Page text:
When it comes to Flash, images, animation, videos and sound effects are often used on large scale. Consequence: in most cases Flash takes quite much time to load and requires a good dose of patience from users. Users know it and are often willing to give a Flash-site some time to load. However, to count on user’s patience, Flash-designers need to inform site visitors how much patience is actually required. If it isn’t done, the latter have no anchor point to estimate how much more time is needed and consequently close the browser window thinking that the site simply doesn’t work properly.
Flash-preloaders are supposed to avoid exactly this. Most designers inform visitors about the state of the loading process by filling site areas, growing bars, incrementing counters or simple percentage values presented on the screen. However, preloaders don’t need to be boring. Often designers integrate unusual solutions to keep user’s focus on the site while it is loading. Thus Flash preloaders often fit to the overall design and work as a teaser for the content of the site.
It’s important to inform visitors about what is happening. ff0000 informs the visitors about the modules which are loaded on the site. But does the visitor want to know it? Percentage values usually work better.
In this post you’ll find some creative Flash-preloaders which may serve as an inspiration for your Flash-projects. Please notice that sometimes you need to look closely and precisely in order to find the preloader. Depending on the server load and your connection preloaders may quickly disappear. In most cases it’s not a disadvantage — well, at least it shouldn’t be.
Please notice that
- you might also want to take a look at the article 65 excellent Flash-designs we’ve published earlier,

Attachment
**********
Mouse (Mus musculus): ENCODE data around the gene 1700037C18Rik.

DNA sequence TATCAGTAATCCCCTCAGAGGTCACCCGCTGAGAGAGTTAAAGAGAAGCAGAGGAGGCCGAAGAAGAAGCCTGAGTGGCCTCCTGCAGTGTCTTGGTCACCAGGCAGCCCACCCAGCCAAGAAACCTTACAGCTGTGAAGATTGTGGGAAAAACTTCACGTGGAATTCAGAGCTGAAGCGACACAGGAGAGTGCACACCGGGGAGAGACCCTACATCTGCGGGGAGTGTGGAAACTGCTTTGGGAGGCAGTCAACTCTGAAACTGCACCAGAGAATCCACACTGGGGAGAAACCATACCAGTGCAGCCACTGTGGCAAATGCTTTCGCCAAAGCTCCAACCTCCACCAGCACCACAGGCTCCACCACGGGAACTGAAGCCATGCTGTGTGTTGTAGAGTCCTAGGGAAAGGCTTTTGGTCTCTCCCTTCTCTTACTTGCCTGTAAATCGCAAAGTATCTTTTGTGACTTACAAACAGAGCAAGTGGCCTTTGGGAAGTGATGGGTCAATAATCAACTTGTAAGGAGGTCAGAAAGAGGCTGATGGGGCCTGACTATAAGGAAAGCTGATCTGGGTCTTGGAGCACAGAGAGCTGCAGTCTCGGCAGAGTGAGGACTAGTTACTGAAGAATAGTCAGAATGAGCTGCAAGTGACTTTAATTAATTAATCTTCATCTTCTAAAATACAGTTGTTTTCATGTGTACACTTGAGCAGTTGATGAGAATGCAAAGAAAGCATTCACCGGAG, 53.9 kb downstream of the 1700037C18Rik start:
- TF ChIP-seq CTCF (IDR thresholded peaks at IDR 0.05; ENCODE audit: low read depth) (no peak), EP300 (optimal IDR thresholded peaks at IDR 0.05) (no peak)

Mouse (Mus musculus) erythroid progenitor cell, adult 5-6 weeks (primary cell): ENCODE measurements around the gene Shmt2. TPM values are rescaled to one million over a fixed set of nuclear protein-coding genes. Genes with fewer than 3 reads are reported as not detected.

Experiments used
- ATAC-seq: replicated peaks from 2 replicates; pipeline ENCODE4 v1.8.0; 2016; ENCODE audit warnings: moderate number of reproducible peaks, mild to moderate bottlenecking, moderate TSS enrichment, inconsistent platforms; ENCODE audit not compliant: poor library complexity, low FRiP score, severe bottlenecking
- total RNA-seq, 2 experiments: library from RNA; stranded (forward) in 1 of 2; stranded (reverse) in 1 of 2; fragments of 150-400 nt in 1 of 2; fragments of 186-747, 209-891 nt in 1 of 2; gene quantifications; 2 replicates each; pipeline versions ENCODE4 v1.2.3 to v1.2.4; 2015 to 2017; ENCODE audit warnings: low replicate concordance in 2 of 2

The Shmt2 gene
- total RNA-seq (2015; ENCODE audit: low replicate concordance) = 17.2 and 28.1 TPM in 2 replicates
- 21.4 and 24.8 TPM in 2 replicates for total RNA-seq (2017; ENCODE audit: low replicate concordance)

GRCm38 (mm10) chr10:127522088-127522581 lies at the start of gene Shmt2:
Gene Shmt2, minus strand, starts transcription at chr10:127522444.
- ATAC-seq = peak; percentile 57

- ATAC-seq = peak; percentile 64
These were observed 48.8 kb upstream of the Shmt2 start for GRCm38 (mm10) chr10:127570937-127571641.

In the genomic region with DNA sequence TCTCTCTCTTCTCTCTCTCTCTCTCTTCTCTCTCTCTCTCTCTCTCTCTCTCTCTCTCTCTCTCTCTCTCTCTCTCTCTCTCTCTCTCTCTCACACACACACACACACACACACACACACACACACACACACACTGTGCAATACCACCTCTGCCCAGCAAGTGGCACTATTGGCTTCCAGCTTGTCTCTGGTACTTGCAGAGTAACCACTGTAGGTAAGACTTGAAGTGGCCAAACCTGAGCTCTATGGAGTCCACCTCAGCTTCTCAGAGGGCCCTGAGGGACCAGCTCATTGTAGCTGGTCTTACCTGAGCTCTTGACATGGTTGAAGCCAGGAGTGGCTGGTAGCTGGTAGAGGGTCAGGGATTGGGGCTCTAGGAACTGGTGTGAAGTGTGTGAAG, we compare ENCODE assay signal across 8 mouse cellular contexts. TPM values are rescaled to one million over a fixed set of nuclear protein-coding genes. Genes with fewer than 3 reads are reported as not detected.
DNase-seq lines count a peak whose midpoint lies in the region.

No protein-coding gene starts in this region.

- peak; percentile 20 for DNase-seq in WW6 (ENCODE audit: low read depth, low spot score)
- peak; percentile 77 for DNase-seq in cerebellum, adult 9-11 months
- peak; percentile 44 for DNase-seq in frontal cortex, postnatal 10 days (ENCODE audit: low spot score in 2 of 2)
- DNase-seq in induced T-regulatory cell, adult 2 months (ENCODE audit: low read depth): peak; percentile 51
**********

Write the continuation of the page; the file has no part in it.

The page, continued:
- this selection is not ultimate and isn’t supposed to be the best of; it is intended to provide you with some ideas for creating your Flash-preloaders once you need to — please share your favourite Flash-preloaders in the comments to this post.
1. Filling areas with colors.
Often designers integrate the preloader right in the content of the site. The more data has been loaded, the more colorful a web-site looks like. Sometimes also single design elements are first presented on the preloading page. Since they have to attract visitors’ attention, they’re usually attractive, strange or shocking.
At the beginning users see a draft in black and white; as the page is loading, a draft becomes a colorful design.
Changing from black-white background to a red one. It’s worth to wait until the page is loaded, too.
Bernstein Rein uses the area to fill it with the growing number of dots.
Today Headlines in Photos seems to use a water gauge. It raises.
Apparently, you won’t be able to escape here.
The “C” is being filled up.
This preloader grows vertically: Section Seven
2. Typography in use.
Very elegant preloader with big typo.
Logos of works presented in the portfolio fly in. Big typography in use.
To show how much data is already loaded, one can use words Instead of numbers. Big words.
Really big numbers. Well, apparently, “typography kicks ass”. This is the title of the site.
While the page is being loaded, the system fills blank letters with a marker. Hand-drawing perfectly fits to the overall design of the site.